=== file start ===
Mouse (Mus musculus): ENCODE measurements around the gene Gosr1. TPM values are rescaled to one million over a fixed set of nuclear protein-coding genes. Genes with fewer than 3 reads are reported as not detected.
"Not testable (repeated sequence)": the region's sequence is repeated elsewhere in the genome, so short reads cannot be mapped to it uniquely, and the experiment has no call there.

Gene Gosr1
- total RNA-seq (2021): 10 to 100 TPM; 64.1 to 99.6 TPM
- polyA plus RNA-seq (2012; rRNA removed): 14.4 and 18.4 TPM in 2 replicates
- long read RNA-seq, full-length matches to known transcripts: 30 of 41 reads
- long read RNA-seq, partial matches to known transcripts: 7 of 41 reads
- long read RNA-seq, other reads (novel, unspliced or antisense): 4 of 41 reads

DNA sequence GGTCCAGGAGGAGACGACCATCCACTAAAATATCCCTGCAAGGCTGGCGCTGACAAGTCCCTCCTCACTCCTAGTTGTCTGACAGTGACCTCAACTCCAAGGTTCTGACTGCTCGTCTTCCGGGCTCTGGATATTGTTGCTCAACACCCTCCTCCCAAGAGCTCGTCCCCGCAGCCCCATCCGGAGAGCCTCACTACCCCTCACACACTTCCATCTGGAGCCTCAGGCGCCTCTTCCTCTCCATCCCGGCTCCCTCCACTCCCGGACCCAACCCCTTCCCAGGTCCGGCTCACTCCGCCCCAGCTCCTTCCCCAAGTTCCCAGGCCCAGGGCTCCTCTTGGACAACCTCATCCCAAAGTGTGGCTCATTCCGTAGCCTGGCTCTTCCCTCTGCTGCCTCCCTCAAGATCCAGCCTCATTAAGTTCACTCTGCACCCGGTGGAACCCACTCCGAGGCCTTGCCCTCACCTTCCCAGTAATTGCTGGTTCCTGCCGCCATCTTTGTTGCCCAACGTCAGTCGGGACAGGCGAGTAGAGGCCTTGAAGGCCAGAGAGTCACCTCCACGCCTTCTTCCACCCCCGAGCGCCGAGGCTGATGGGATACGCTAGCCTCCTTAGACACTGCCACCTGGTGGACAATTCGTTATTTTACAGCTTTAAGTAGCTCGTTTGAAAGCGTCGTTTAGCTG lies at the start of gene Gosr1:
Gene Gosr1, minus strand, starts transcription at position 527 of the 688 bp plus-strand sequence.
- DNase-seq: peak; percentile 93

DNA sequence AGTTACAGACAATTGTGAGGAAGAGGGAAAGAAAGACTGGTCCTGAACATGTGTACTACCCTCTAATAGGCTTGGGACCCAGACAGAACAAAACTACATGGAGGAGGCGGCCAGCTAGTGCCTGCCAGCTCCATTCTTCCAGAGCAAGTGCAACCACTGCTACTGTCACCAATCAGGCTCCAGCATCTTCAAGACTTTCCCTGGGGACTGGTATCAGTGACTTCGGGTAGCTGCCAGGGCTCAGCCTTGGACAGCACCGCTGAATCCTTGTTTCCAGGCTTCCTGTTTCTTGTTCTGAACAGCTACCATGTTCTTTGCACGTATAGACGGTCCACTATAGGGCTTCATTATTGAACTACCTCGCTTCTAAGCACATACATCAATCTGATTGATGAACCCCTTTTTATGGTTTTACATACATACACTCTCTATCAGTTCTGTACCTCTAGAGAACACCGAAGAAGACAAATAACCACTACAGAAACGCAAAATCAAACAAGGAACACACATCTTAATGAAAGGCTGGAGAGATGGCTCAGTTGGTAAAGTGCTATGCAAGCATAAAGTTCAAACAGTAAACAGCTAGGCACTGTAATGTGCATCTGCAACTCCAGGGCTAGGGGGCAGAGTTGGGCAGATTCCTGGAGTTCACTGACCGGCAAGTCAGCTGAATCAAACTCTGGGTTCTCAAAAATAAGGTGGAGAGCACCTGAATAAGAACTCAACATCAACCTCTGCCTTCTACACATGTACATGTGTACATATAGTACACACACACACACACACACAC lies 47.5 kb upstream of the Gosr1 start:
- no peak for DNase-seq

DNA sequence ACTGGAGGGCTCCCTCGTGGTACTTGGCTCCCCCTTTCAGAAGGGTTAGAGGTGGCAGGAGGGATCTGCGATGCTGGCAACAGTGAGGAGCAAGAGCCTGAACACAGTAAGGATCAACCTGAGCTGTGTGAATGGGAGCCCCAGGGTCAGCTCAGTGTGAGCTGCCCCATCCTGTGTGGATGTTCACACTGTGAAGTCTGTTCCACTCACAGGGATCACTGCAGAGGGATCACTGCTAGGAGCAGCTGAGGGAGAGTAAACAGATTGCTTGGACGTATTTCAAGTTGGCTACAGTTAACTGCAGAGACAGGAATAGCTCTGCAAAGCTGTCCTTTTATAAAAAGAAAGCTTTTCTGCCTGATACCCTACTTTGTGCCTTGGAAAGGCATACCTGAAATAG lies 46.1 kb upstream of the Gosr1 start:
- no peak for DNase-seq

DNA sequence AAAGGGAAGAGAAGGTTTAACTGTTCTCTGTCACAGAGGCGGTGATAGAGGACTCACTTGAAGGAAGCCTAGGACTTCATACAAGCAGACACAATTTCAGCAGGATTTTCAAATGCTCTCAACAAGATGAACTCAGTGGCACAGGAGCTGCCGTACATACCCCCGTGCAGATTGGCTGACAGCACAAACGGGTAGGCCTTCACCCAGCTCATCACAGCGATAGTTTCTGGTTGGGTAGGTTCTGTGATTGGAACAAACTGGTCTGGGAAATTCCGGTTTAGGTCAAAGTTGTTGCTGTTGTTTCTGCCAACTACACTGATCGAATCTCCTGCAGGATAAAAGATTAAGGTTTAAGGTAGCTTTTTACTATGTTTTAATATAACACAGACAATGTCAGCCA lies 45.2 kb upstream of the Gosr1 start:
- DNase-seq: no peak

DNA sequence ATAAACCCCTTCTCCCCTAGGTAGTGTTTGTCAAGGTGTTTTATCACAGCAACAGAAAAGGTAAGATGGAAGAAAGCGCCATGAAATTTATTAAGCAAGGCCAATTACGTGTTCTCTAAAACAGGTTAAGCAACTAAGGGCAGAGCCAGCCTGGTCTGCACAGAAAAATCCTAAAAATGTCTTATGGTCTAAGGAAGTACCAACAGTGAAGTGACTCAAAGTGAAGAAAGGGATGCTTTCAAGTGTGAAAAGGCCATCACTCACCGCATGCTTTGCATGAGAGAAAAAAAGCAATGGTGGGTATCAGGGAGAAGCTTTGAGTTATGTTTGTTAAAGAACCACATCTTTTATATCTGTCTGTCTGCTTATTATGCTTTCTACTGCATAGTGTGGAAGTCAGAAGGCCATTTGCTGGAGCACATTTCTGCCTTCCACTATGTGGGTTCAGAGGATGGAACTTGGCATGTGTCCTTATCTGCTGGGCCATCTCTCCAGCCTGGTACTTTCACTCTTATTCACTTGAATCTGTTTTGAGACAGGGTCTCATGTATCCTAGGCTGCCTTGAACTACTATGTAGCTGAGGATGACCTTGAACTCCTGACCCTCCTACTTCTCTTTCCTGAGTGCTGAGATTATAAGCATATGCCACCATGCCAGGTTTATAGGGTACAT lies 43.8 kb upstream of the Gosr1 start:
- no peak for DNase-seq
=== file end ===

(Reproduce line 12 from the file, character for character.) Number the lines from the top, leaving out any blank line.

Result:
DNA sequence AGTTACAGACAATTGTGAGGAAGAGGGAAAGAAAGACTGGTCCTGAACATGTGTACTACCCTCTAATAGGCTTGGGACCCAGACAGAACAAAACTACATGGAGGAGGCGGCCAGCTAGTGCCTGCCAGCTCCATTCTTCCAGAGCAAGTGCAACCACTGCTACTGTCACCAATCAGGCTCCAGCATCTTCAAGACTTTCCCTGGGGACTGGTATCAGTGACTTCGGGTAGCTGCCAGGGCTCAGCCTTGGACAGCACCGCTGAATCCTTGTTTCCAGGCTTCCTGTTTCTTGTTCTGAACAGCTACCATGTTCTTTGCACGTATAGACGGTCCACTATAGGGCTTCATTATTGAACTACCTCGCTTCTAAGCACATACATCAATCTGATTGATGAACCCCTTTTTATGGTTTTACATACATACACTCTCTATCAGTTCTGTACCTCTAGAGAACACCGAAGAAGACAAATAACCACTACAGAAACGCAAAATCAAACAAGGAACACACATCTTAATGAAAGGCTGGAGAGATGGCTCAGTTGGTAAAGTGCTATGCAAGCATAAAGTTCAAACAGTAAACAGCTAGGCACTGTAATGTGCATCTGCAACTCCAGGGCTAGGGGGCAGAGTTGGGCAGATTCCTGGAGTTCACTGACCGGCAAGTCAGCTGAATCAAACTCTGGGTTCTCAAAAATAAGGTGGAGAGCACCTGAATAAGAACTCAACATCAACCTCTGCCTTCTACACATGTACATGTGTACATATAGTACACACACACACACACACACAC lies 47.5 kb upstream of the Gosr1 start: